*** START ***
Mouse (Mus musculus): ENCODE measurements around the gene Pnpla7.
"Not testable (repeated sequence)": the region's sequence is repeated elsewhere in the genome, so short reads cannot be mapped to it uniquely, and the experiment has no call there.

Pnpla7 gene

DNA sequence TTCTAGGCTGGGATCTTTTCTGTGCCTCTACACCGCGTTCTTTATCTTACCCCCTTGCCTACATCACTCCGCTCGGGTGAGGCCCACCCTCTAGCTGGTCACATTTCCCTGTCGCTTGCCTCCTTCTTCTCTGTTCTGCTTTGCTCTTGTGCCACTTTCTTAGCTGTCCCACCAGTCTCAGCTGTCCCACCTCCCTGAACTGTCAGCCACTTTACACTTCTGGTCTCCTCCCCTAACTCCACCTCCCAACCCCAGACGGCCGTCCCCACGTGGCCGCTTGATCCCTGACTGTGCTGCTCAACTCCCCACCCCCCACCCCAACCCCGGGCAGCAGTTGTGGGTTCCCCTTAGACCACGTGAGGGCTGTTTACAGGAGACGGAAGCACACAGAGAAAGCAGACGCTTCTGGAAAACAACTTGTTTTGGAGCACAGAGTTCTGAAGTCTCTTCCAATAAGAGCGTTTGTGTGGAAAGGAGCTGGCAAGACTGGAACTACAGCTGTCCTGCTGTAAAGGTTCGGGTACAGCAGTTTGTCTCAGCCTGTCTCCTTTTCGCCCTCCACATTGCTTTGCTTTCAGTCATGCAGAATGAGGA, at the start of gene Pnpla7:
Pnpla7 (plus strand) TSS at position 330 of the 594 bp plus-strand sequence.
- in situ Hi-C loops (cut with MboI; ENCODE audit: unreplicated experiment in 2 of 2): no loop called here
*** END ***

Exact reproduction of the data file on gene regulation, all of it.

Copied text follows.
Mouse (Mus musculus): ENCODE measurements around the gene Pnpla7.
"Not testable (repeated sequence)": the region's sequence is repeated elsewhere in the genome, so short reads cannot be mapped to it uniquely, and the experiment has no call there.

Pnpla7 gene

DNA sequence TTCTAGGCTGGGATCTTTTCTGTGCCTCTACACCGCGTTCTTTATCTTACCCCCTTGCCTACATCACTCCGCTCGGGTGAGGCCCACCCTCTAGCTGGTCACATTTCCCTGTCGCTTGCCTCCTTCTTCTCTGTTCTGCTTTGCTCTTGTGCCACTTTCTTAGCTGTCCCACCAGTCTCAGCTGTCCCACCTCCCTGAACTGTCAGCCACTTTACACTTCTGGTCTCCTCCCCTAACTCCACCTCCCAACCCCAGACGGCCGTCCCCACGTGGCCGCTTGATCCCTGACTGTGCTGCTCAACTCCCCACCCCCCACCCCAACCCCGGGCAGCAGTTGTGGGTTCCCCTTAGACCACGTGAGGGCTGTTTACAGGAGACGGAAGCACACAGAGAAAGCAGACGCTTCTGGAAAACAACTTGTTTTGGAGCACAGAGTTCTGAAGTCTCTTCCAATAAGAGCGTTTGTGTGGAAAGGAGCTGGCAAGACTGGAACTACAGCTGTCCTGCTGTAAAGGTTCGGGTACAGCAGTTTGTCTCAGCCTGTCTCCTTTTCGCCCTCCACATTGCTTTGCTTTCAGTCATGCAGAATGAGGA, at the start of gene Pnpla7:
Pnpla7 (plus strand) TSS at position 330 of the 594 bp plus-strand sequence.
- in situ Hi-C loops (cut with MboI; ENCODE audit: unreplicated experiment in 2 of 2): no loop called here